Ever wonder what could make a shirt — a regular cotton-blend tee — cost more than two months of rent? Us, too. And it turns out, even the people selling the expensive goods have no idea why they cost as much as they do. Kevin Smith over at Business Insider was curious as to why a pair of Jimmy Choo slip-on sneakers were selling on online retail site Mr. Porter for $1,095, so he contacted the site’s help team to find out. At first glance, the slip-ons don’t look that much different from your regular Vans sneaker. The materials may be a bit more high-end — leather and studs — than a canvas pair of Vans, but the sole and basic shape are the same.
Ashley, the salesperson who took Smith’s query, wasn’t too sure why the shoes cost more than a grand. “Is it because of the materials?” he asked. “These Jimmy Choo sneakers are made of black suede and leather and also covered in metal studs. This is why they are so expensive. Also, Jimmy Choo is very high-end designer,” she replied. Which, okay, stating the obvious. Not particularly helpful. Keep reading »
We’ve long known that manufacturing costs and retail prices are all about power plays, not mathematics (we’re looking at you, luxury denim). An article in The New York Times takes a look at fashion pricing, this time from the designer’s point of view. Recently, there’s been an increase in super expensive men’s khakis, some of which are selling for upwards of $600. Keep reading »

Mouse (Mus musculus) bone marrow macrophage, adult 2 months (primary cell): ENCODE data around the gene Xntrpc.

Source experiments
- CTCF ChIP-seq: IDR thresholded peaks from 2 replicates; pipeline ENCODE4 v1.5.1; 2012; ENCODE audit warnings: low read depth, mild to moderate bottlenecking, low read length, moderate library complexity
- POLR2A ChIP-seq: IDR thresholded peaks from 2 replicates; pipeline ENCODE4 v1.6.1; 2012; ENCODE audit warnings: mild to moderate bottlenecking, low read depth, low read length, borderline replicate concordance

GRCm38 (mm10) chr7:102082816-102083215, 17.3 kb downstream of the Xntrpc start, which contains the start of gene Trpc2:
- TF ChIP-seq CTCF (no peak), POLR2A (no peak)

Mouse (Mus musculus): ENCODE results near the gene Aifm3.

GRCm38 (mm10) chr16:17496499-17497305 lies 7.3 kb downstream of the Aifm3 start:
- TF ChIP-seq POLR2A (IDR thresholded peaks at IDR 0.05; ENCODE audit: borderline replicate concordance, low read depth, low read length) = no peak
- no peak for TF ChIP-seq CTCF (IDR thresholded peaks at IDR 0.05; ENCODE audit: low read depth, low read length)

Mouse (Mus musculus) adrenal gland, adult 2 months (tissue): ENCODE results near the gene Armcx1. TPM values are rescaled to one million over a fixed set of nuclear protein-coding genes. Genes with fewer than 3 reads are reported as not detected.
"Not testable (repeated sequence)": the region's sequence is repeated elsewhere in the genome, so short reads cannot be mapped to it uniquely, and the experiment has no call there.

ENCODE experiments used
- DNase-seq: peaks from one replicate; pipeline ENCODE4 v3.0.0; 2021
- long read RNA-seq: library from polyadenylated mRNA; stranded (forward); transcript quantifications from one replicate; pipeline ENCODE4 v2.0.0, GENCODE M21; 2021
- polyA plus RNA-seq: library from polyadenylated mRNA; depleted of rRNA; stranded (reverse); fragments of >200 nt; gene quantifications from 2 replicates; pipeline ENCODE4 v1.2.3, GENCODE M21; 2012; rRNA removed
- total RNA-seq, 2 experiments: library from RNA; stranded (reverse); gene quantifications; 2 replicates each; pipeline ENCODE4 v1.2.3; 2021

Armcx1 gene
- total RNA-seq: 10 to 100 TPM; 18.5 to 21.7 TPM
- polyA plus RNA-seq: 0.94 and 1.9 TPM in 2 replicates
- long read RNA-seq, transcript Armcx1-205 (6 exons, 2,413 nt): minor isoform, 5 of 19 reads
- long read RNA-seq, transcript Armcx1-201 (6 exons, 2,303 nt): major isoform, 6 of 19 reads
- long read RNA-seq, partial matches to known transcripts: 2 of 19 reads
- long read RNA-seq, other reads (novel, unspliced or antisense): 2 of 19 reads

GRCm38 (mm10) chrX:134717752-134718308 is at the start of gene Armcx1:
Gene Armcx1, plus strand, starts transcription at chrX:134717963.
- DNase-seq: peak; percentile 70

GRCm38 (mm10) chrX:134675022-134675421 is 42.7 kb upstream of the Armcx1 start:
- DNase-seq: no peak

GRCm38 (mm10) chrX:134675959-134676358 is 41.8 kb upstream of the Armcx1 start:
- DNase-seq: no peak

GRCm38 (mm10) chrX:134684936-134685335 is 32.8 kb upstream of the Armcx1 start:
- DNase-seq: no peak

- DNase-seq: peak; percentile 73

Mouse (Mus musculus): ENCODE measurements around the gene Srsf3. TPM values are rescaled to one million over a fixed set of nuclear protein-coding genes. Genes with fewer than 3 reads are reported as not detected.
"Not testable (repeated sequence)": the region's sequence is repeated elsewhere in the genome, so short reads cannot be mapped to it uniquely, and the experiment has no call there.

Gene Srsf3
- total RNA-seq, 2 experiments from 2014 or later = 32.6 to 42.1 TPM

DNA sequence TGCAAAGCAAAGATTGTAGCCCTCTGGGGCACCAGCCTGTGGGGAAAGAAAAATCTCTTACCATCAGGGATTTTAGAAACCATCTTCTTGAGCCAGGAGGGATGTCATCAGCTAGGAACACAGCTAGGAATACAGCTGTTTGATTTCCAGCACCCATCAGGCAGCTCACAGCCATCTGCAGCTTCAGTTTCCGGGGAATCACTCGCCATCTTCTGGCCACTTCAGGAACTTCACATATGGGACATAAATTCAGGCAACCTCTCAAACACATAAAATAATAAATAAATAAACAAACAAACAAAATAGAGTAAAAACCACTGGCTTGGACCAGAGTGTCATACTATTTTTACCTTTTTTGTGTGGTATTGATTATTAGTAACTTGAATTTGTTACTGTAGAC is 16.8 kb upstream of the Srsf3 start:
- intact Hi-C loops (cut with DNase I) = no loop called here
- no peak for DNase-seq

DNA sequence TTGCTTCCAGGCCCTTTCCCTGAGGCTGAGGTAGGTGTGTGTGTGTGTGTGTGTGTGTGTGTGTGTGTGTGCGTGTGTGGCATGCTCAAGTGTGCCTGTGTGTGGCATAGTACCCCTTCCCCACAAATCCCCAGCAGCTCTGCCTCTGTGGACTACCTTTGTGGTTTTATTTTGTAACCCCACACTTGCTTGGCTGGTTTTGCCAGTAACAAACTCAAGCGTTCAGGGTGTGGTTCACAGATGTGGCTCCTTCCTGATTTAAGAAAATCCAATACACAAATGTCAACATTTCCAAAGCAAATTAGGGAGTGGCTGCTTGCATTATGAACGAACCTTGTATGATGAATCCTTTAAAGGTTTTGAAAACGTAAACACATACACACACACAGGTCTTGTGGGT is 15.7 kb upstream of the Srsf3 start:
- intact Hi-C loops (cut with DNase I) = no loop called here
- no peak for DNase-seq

Most designer clothing for women is sized ridiculously small (we’re looking at you, Alexander Wang), and the sample sizes that dress the models on the runway can be even more petite. It hadn’t really occurred to us that the same extreme proportions would apply to male models until New York magazine revealed that the Olympic fencer Jason Rogers was cut as a walker from Louis Vuitton‘s Paris show because he couldn’t fit into the pants. Come on, this Hottie McHotterson is too fat for the runway? Keep reading »
If you’ve been lusting after that slinky little Proenza Schouler dress you saw in Vogue last month but the $1,800 price tag makes you sick to your stomach, all hope may not be lost. Rent the Runway, a new website which ended its test phase and is live as of today, offers four-day designer dress rentals for $50 to $200. Their inventory includes frocks by everyone from Lela Rose to Christian Siriano; the dresses arrive right at your door and come with a pre-paid return envelope. There is, however, a catch. Keep reading »